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Friday, June 30, 2017

Friendship Or Identity Theft? In This French Best Seller, It’s Hard To Tell., by Alex Kuczynski, New York Times

The horrors of authorship — missed deadlines, self-loathing, isolation — provide especially good material for psychological thrillers. The writer works in solitude, sequestered in a lonely house in a deserted town, incapable of producing a page. If the writer achieves any measure of fame, she attracts the kind of weirdo fans who believe they have somehow inhabited the writer’s brain through her work and have earned a personal connection. Add a twisted, witchy relationship that’s closer to identity theft than friendship, and you have Delphine de Vigan’s latest novel, “Based on a True Story.”

Harry Crews’s ‘A Childhood’ Vividly Evokes A Depression-Era America, by Dwight Garner, New York Times

“A Childhood” is the best introduction to his work. It explains so much of where Crews was coming from in his blood-tinted fiction. About the way people looked at him when he had polio, he writes: “I hated it and dreaded it and was humiliated by it. I felt how lonely and savage it was to be a freak.”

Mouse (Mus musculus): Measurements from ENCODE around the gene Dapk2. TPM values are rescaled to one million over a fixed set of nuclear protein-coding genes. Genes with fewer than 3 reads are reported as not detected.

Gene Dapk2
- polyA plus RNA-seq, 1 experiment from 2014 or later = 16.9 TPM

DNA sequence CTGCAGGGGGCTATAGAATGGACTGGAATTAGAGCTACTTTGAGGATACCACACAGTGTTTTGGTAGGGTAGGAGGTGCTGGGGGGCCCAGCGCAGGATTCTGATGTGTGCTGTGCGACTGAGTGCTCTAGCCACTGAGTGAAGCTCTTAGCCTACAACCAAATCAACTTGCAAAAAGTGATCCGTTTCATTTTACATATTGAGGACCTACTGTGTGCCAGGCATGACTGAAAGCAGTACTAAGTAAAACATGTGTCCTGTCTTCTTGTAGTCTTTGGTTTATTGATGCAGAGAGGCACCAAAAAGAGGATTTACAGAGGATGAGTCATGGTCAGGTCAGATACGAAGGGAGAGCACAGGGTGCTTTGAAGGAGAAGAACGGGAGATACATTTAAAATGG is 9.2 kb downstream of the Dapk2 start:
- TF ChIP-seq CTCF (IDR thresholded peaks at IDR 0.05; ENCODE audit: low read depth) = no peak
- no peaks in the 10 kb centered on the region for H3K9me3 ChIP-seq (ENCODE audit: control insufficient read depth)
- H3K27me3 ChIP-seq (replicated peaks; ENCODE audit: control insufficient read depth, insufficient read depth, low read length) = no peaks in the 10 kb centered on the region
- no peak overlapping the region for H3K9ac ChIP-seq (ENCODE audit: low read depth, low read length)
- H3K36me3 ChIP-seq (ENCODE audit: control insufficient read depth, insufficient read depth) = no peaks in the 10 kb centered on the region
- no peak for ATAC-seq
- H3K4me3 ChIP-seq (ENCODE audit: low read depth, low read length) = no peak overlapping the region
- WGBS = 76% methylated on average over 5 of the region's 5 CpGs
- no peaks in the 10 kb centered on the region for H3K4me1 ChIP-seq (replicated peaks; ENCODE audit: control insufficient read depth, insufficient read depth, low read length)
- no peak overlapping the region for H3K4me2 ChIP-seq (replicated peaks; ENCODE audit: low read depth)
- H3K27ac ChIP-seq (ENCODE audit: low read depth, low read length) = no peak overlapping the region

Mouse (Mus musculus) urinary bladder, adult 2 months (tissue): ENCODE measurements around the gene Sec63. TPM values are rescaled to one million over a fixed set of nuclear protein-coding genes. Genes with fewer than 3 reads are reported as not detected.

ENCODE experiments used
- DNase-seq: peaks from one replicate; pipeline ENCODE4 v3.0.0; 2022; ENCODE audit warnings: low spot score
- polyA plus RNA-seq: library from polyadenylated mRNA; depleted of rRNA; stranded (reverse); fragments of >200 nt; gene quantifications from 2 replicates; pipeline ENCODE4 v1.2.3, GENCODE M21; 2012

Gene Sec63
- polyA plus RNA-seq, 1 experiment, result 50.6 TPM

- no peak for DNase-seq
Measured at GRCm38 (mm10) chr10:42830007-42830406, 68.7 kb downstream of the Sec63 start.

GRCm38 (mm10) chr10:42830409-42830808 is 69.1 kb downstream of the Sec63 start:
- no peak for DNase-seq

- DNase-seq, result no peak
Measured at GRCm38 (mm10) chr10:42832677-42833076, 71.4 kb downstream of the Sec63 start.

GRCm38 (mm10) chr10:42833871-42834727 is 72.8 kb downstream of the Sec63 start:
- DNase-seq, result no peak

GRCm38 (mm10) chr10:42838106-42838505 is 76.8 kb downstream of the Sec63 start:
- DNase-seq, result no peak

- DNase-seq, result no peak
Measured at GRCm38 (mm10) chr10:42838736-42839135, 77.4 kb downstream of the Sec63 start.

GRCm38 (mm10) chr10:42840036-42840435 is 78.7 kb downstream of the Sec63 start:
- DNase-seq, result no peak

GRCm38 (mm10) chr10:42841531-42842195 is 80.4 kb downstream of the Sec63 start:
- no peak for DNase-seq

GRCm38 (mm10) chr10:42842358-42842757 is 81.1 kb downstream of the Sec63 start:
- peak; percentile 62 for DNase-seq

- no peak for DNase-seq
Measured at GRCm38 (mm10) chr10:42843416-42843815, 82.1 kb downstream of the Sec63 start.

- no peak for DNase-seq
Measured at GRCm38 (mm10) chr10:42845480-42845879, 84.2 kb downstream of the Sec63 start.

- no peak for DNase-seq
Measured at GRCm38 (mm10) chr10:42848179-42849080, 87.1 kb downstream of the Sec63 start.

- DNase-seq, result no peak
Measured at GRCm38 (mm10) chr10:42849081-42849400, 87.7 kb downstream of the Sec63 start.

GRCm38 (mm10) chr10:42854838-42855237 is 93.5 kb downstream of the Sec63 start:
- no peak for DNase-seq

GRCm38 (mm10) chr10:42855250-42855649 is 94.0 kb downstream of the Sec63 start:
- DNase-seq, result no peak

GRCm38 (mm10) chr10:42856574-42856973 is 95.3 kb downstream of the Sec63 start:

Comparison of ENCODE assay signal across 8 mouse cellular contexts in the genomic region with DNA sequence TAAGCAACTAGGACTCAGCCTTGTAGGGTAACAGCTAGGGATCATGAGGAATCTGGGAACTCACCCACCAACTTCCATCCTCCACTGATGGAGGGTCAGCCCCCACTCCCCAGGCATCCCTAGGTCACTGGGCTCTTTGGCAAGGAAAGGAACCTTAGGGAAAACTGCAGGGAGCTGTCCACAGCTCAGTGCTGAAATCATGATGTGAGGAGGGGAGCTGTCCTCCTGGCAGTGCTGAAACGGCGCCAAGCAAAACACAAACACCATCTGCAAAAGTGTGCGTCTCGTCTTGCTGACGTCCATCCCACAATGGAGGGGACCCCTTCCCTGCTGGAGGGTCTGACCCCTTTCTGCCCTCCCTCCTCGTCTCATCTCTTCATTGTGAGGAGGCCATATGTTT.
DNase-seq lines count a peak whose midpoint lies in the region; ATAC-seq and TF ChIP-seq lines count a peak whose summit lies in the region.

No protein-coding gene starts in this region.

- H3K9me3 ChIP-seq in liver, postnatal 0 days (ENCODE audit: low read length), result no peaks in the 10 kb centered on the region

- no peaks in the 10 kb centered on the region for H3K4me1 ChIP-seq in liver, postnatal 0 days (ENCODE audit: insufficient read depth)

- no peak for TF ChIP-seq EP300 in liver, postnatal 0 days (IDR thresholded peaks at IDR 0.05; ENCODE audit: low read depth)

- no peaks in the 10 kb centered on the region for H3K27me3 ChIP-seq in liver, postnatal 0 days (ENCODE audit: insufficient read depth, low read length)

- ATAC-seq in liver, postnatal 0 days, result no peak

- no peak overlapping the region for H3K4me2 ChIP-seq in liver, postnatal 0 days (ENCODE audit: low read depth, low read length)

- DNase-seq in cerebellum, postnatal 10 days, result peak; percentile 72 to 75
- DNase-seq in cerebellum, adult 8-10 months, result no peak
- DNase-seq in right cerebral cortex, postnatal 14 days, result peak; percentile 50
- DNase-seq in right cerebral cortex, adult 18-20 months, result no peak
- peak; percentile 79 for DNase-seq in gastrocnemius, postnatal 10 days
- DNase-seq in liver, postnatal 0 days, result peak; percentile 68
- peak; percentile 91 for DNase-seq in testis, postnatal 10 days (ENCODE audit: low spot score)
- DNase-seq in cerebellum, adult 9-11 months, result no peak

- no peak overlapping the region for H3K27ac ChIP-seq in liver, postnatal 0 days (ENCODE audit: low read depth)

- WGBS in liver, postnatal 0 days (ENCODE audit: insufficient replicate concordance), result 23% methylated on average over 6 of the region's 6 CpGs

This memoir has a foot in another world, a weird, old Depression-era America. Crews writes with knowledge and feeling on a wide series of topics, from farming to factory work (his mother later takes a job at a cigar-making factory) to food and sex.

Blind Spot By Teju Cole Review – A Writer’s Photographs, by RO Kwon, The Guardian

Next to a photo shot in Tivoli, Cole recalls hearing that someone he knows is losing his vision. “I was stunned,” he says. “Him of all people, so young, so good at seeing.” In this new, luminous book, Cole shows himself to be really one of the best at seeing.

The United States Welcomes You, by Tracy K. Smith, The Nation

Why and by whose power were you sent?
What do you see that you may wish to steal?